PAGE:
A long time ago in India, a mother with three sons was cooking dinner and asked her youngest son to take a cup to the local market to buy some oil. (You could buy oil by the cup in those days…)
Being a good and obedient son, he raced to the market and bought the oil.
In his rush to get home to his mother, the young boy tripped and dropped the cup of oil, spilling in onto the ground.
The boy was able to catch the cup before all of the oil had spilt, saving half of the oil.
He went home crying to his mother. “Mother”, he said, “I fell and now the cup is half empty.”
The mother was understanding and made do with a half cup of oil,
The next day the mother asked her second oldest child to take a cup to the market and buy some oil for her cooking.
He was also a good and obedient son and raced to the market to buy the oil.
Like his brother, in the rush home the boy fell, the cup tipped over and the boy also managed to save half of the oil.
He went home smiling with pride and explained what happened to his mother. “Mother,” he said, “I fell and managed to save half of the oil. The cup is half full.”
Again, the mother was understanding and made do with a half full cup of oil.
On the third day the mother asked her eldest son to go to the market and buy oil for her cooking.
The child took the cup, bought the oil and raced home.
On the way home, the third son also fell.
Again half of the oil spilt out before he could save it.
He went home to his mother smiling and said, “Mother, I fell but I managed to save half of the oil and thus the cup is half full.”
But, he didn’t stop there, “Unfortunately though, the cup is also half empty”
Again, he didn’t stop there, “So, what I’m going to do is go out and work hard to earn the money I need to buy more oil so that I can replace the oil that spilt.”
The Moral of the Story
I tell myself this story fairly frequently because nothing is perfect.
As a coach, I work with clients who have to deal with organisational inefficiencies, unproductive cultures, and difficult markets. Some of my clients have to deal with gender, cultural, age and other biases.
Rather than letting negative circumstances define them, I encourage my clients to rise to such challenges by being:
1. Realistic: We should always accept our reality as it is. “The glass is half empty”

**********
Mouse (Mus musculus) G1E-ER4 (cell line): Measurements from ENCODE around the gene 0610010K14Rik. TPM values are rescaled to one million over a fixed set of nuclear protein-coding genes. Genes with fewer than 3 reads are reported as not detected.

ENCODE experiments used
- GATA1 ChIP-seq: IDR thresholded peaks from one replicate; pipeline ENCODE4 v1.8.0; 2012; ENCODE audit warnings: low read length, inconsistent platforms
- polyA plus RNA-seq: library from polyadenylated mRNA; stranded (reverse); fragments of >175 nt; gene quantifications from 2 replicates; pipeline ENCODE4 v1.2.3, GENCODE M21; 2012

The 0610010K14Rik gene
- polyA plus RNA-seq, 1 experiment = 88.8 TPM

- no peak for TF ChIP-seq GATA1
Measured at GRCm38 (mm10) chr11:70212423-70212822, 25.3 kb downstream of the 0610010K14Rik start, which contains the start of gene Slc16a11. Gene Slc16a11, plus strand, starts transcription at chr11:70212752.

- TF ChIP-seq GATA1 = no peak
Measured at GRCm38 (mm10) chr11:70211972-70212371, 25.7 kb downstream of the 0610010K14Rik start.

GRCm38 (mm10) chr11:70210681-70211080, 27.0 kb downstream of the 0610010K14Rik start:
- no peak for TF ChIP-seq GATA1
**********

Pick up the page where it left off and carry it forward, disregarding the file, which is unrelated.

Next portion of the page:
2. Optimistic and Grateful: We should be grateful for and leverage what we have. “The glass is half full”
3. Hard Working: We should be clear on our goals and work for what we want. “I’m going to work hard and fill the rest of the glass up.”
How to Shift Your Mindset from Negative to Positive
Try this process next time you have a problem and you feel the negativity of circumstances weighing you down:
Step 1: Write down the negative and stressful problem.
Step 2: Focus on negative facts first. Gather the “negative” facts relating to the problem you’re facing. Make sure you’re focusing on facts and not emotions.
Step 3: Look for positive facts. Look for other facts which are more positive and assume the positive intent of all concerned; and
Step 4: Identify an appropriate, balanced and positive solution based on all the facts.
Negative facts tend to be the first that come to mind when we face any problem and if we react to them without considering other angles, we’re less likely to identify an optimal solution. We can also be discouraged from trying at all if circumstances are particularly negative.
When we take time to assume that everyone we’re dealing with has good intentions (or we are at least able to consider their point of view) and look for positive facts, we’re usually able to come up with more creative win/win solutions.
It’s important that we are realistic and we don’t “stick our heads in the sand”, however optimism helps us to identify what’s possible so we can keep moving forward.
Let me know how you go… I always enjoy hearing from readers.
Keep moving forward! You deserve to be happy and productive.